As a society, we show gratitude to our veterans. We know that we’re indebted to them and have our freedom thanks to them. But how do we support them once their duty is done and they come home?
It's naïve to think that someone who has seen death and feared for their life could be who they were before. They’re coming home to people who can’t understand, and most former soldiers won’t feel comfortable expressing vulnerability. After all, they’ve just come from a situation where showing any sign of weakness could mean death.
One of our greatest concerns at the Veterans Navigation Center is that they may choose to self-medicate.
According to the National Institute on Drug Abuse, veterans most commonly enter treatment for problems with marijuana, alcohol, opioids, and cocaine. That number surpasses the national average and doesn’t include those who don’t enter treatment or believe they have a problem.
Drinking and drug use, especially if the person manages to function, aren’t viewed as “weak” ways to handle pain or mental illness. In fact, these vices can often be indulged without anyone knowing. Many veterans feel caught between a rock and a hard place, unable to admit they need help with substance use disorder because that would mean admitting they need help with mental health.
All veterans need a safe space with people who understand what they’re going through.
Treatment for substance use is just one way we help veterans. Our hope is that we can intervene before they even begin to feel that lost.
Each veteran is assigned a case manager who assesses and supports the veteran’s needs, creates a plan of action, and then refers them to trusted partners who can help them achieve their goals.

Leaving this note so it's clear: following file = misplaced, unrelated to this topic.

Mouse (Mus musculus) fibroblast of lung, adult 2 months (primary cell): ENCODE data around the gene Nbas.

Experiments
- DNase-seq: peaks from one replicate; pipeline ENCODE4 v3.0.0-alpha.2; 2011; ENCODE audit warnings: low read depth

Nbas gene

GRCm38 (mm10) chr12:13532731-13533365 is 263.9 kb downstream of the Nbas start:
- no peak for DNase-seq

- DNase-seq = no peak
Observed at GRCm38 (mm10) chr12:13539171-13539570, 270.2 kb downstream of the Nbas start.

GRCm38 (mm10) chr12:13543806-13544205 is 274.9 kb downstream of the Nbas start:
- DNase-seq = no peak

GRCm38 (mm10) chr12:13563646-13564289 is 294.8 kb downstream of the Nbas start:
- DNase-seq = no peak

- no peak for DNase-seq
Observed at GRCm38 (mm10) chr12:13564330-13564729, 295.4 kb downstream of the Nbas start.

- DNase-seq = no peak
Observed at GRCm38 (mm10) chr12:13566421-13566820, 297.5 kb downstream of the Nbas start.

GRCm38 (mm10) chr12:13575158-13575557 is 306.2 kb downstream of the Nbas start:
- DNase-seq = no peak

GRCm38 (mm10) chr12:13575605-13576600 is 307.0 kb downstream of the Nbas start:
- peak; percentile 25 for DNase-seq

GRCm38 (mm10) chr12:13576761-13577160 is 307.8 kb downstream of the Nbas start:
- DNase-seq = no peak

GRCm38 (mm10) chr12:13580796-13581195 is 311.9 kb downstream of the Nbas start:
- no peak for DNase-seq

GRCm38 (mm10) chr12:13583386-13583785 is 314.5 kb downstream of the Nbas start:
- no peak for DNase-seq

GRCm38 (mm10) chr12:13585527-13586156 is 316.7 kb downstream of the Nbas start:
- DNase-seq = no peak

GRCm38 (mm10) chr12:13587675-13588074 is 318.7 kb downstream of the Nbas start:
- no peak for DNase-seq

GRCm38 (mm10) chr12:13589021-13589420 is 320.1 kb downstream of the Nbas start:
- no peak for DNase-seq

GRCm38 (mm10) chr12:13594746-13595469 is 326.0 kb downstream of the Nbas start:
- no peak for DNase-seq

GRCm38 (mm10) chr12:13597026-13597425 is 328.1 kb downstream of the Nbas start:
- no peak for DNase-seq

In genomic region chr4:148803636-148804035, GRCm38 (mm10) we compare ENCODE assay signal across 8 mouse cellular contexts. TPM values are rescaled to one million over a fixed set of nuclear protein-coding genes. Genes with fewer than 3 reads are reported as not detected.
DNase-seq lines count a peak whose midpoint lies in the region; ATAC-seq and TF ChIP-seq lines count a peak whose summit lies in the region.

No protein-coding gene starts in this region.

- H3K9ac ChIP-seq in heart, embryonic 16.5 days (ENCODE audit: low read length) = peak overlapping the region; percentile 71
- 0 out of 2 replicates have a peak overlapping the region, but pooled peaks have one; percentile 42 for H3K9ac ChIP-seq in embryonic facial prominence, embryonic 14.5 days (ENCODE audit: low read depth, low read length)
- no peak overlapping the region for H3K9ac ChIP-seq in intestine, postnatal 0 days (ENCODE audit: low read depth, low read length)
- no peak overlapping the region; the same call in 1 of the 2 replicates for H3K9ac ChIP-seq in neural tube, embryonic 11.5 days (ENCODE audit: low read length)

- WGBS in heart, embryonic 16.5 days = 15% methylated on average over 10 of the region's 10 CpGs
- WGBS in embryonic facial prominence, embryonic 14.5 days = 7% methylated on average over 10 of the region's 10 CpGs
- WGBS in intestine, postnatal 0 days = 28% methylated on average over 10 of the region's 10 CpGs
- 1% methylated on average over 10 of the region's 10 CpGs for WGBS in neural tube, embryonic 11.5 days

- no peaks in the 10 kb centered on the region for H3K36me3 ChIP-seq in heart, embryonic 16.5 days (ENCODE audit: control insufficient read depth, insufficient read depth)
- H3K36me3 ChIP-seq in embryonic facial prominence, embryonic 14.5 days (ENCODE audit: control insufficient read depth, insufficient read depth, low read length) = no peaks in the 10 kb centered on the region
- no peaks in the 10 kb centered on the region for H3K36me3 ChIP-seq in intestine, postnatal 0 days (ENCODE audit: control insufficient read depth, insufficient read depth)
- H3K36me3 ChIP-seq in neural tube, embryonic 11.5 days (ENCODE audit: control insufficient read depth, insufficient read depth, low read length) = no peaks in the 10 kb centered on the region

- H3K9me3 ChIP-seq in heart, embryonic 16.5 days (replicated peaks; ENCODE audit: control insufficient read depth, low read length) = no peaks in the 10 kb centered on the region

Scott H. Silverman founded the Veterans Navigation Center because he recognized the need for these specialized services. As the founder of Confidential Recovery, he had a firsthand look at how many veterans sought recovery and how the situation might be prevented if only they had the tools to navigate civilian life.
Scott is determined to do everything he can for the people who gave so much, and so is Veteran Coordinator and Operations Manager Jay Wylie. Jay is a veteran and recovering alcoholic (in his tenth year of sobriety), placing him in the unique position to connect with San Diego’s veteran population and ensure they have support.
Partners of the Veterans Navigation Center include Healing Wave Aquatics, Veterans Yoga Project, Helping PAWS, Confidential Recovery, and San Diego Veterans Coalition.
Contact the Veterans Navigation Center in San Diego at (858) 567-9191 to learn how we can offer support for you or a loved one. If you are in immediate crisis, dial 988 and then 1 to reach the Veterans Crisis Line.
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🪖"Veterans, you are not alone."🎖️ If there was one message we want every Vet to hear, it is that there are others who feel and struggle in the same way. And there are many resources to help, that a lot of Veterans don't know about. Do you know a #Vet in California who needs help? Whether they just recently completed their service or did so 20 years ago, even if they had a negative discharge, or legal troubles, we'd like to see if we can help. We can offer a free assessment and possibly access to benefits or other resources that can change their life. Call us at (858) 567-9191 or visit us here: http://thevnc.org/